At a minimum, all of this can run on a single Standard Edition Lync Server for up to about 1,000 users. For larger enterprises or for redundancy, the software will have to run on the Enterprise Edition Lync Servers, and may require 8 or more servers, but all of those can run on virtual machines for rapid deployment and flexible scalability.

Enterprise telephony features, including calls to and from your PBXs and the PSTN, will require purchase of the "Plus CAL" for each user.

2. If your company has purchased Cisco Unified Workplace Licenses (CUWL) during the past five years, then you are also likely to have a rich UC portfolio at your fingertips. Even if you purchased the lower priced Standard Edition CUWL license, you are entitled to presence, instant messaging, a desktop client (including the new Jabber client) that provides for peer-to-peer voice, video and screen sharing, the mobile client, and simultaneous ringing of your desk and mobile phones. The desktop client includes integration to Microsoft Lync, and plug-ins are available for Microsoft Outlook, Microsoft SharePoint and IBM Notes. Cisco's platform includes APIs for CEBP and also includes the Cisco Client Services Framework (CSF) to integrate communications into other applications, notably Microsoft SharePoint.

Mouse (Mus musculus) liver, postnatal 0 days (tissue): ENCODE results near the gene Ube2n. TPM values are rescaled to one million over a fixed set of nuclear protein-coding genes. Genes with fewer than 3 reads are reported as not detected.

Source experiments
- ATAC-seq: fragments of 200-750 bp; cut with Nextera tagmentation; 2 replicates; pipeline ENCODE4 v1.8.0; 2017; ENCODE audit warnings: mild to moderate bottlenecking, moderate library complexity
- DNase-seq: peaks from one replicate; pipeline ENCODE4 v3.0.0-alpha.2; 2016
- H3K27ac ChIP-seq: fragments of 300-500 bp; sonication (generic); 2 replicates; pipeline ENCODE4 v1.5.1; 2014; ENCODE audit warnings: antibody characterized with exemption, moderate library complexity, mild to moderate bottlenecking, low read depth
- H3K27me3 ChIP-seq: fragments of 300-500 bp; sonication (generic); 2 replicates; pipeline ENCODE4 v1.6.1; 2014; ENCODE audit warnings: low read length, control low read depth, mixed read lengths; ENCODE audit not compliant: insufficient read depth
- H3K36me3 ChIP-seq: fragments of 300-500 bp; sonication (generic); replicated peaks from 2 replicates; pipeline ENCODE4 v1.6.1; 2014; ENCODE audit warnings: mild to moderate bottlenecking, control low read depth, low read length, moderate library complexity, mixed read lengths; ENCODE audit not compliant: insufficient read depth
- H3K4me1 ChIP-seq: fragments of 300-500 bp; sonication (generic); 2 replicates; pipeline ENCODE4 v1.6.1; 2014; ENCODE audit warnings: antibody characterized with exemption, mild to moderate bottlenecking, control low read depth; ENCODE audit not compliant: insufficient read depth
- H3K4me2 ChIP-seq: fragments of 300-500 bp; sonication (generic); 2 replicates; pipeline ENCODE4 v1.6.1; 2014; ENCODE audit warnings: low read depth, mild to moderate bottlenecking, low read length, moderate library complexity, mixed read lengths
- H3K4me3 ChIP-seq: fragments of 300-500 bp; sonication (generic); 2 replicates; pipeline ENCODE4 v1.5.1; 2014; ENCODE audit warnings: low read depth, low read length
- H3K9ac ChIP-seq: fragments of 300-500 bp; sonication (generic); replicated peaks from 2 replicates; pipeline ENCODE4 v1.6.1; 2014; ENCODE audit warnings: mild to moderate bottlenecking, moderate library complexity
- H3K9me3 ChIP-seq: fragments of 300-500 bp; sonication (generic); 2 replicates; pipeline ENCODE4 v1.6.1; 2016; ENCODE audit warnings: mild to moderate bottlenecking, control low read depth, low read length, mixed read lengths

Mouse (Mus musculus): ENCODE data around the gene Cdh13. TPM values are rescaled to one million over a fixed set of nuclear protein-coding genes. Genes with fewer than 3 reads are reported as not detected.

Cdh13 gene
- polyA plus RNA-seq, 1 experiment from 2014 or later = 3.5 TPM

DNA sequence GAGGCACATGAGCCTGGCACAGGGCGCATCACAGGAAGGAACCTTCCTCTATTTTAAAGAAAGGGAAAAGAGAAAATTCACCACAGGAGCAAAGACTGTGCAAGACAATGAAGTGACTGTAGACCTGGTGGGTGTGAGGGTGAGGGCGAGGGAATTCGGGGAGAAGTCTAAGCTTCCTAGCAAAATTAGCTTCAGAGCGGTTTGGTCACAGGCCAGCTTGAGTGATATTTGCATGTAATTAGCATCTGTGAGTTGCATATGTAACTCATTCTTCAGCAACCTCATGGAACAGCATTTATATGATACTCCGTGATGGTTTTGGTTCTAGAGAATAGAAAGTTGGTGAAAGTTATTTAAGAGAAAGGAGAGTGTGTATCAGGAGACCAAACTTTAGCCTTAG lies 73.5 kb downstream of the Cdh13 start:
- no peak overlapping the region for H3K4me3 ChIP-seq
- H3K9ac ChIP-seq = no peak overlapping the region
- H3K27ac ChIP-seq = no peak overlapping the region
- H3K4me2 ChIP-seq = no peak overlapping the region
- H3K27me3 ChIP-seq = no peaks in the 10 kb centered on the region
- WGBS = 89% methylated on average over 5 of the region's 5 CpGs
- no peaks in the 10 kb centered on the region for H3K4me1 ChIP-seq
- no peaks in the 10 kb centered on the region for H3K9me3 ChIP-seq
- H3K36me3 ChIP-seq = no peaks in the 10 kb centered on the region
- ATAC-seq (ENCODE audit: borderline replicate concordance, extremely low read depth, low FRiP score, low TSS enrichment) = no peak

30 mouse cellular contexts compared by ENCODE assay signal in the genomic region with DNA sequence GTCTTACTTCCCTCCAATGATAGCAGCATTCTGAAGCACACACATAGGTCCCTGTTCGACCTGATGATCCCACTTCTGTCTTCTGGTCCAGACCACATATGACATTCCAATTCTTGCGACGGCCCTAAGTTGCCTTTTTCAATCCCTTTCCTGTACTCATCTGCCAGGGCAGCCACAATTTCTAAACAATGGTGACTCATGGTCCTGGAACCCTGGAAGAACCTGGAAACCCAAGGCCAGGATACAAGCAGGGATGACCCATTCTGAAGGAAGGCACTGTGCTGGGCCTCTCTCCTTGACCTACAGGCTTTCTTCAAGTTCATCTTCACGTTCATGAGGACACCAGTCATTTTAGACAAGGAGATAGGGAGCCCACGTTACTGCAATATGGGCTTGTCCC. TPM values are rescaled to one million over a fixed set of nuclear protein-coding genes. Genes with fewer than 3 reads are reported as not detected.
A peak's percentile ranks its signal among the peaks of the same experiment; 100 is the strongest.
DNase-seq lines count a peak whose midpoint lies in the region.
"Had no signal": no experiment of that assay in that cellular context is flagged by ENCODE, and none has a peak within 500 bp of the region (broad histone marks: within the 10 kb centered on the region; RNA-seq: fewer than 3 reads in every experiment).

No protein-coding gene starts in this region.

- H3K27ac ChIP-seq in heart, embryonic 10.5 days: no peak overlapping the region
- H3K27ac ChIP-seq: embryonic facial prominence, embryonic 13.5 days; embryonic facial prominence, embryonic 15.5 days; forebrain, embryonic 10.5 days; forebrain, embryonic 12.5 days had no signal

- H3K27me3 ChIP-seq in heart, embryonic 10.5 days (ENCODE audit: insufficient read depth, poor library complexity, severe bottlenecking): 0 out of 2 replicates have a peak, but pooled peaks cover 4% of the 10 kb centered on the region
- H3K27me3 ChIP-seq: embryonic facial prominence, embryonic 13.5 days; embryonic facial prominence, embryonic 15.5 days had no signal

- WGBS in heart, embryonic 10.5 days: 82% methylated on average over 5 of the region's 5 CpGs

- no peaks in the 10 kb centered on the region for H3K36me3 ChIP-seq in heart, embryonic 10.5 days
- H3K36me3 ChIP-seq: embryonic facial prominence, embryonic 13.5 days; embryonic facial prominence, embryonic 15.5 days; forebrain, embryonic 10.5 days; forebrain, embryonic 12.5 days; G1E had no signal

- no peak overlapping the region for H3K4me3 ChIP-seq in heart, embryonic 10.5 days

If you purchased the Professional Edition CUWL license, the licenses include all of the above plus audio, video and web (desktop sharing) conferencing and the voice client for mobile devices. A Standard Edition CUWL can be upgraded to a Professional Edition CUWL for a moderate price.

The desktop clients run on Windows and Apple PCs and the mobile clients run on iPads, BlackBerry, iPhones, Nokia and Android devices, in various combinations of features depending on the devices.

To make any of this happen requires only a few servers, e.g., Cisco Unified Presence Server for IM and presence, Cisco Unified Meeting Place for audio and video conferencing (WebEx is used for the web/desktop sharing), and perhaps the Mobility Advantage server, depending on which release of Cisco Unified Communications Manager is currently installed. All of this can run on virtual machines, especially on the Cisco Unified Computing System.

Cisco Quad provides for secure business social networking with access to the UC communications tools from the user profiles and community pages.

As noted above, these two examples are representative of similar leading vendors in each category. IBM has offers for IBM Sametime, IBM Sametime Unified Telephony, and IBM Connections that are very similar to Microsoft's and are usually licensed similarly as part of enterprise agreements for Domino, Notes, WebSphere and similar software. Likewise, Avaya, NEC, Siemens Enterprise Networks, ShoreTel and others have similar licensing as shown above for Cisco.

So, where to start? Of course, first look at your UC requirements as outlined in our methodology. Then, go look at the licenses you already own. In many cases, you are already sitting on an abundance of software capability. If that's the case, get going with the deployments. Do them logically and track the benefits so you can prove the ROI (refer to all the case studies out there)--but get going!